In Conversation: Insights on U.S. Teachers and Principals from an International Survey
How does the U.S. education workforce compare to other countries in terms of demographics, attitudes, and beliefs? Do they spend more time on instruction and other tasks than international educators? The Teaching and Learning International Survey (TALIS), the largest international survey of teachers and principals, provides a barometer of the profession every five years. Volume 1, the most recent release, came out in summer 2019, and Volume 2 will be released in March 2020.
AIR provides technical and substantive support to the National Center for Education Statistics for the TALIS survey in the U.S., including development of the survey, monitoring data collection, analyzing the data, and reporting and disseminating the results. AIR Principal Researchers Matthew Clifford, Ebru Erberber, and Lisa Lachlan got together to discuss TALIS 2018 key findings and policy and practice implications from a U.S. perspective. Excerpts from their conversation follow.
What do we know about the U.S. teaching and leadership workforce?
Lachlan: Through national and state surveys, we know the U.S. teaching workforce is predominantly female and white, and the TALIS survey results support that. While we don’t have information from TALIS on the gap in race or ethnicity in our teaching population—we’ll know more about this in March 2020, when Volume 2 of the survey findings is released—survey results show that fewer than 20% of our teachers are teachers of color, while our student population is now 51% non-white. Research suggests that the benefits of hiring teachers of color are manifold for both students of color and their white peers:
- Increased academic achievement, graduation rates, and aspirations to attend college;
- Reduced dropout and suspension rates; and
- Higher expectations of students and better preparation for all students for a diverse world.
Clifford: The principal workforce is parallel to the teacher workforce in terms of race, despite significant efforts to diversify this workforce over the past 10 years. Just as it’s important to have somebody who looks like you at the front of the classroom to learn, it’s also important that the principal reflects the community that he or she is attempting to lead—and has a deep understanding of that community, too.
I’m fascinated to see us getting incrementally better in terms of gender diversity among principals. In 2014, for the first time, the number of new principals who were women eclipsed the number of new principals who were men. That’s a great sign.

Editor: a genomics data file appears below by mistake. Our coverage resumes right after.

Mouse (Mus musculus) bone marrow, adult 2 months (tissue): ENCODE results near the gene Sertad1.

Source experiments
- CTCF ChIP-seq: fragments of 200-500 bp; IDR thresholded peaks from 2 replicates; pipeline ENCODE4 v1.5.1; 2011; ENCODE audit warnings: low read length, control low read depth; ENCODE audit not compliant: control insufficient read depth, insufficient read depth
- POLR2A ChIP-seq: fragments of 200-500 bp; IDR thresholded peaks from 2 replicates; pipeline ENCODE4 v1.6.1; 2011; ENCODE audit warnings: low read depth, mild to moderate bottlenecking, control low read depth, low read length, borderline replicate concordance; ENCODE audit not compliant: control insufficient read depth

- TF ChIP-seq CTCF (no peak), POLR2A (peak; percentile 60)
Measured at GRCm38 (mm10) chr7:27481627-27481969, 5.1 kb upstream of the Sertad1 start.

Erberber: This is striking to me as well. At the lower secondary level in the U.S., while two-thirds of teachers are women, about half of principals are women. It is also nice to see that both our teachers and, particularly, our principals are very highly educated compared to other nations. Almost all U.S. principals at the lower secondary level have completed a master’s degree or higher, compared to a little less than two-thirds internationally.
Are U.S teachers happy with their jobs? Do they think society values their work?
Erberber: Internationally, job satisfaction overall is very high, and there’s not much variability across the board in all countries. But when it comes to the perceived value of the profession in society, that varies a lot—from 5% to 92%. A little over a third of U.S. teachers indicated that the teaching profession is valued in society. That’s very telling.
Lachlan: Yes. Through teachers’ strikes and sickouts over the last year, we see these results in action. Teachers feel undervalued and rightly deserve better. We have learned that we can and must value teachers through multiple forms of recognition. The teachers who walked out in Oklahoma made it clear that this wasn’t just about themselves. They want to see students valued through the changes that state legislators and the governor are weighing to education funding. The message is: As we value our teachers, so we value our students.
Clifford: What’s interesting is the survey data indicate that pay is important. But if you look at the qualitative data, pay is not the reason that people stay. When principals decide to get into the profession, they don’t normally speak about pay. They do talk about the broader impact and the ability to change educational systems for teachers and students.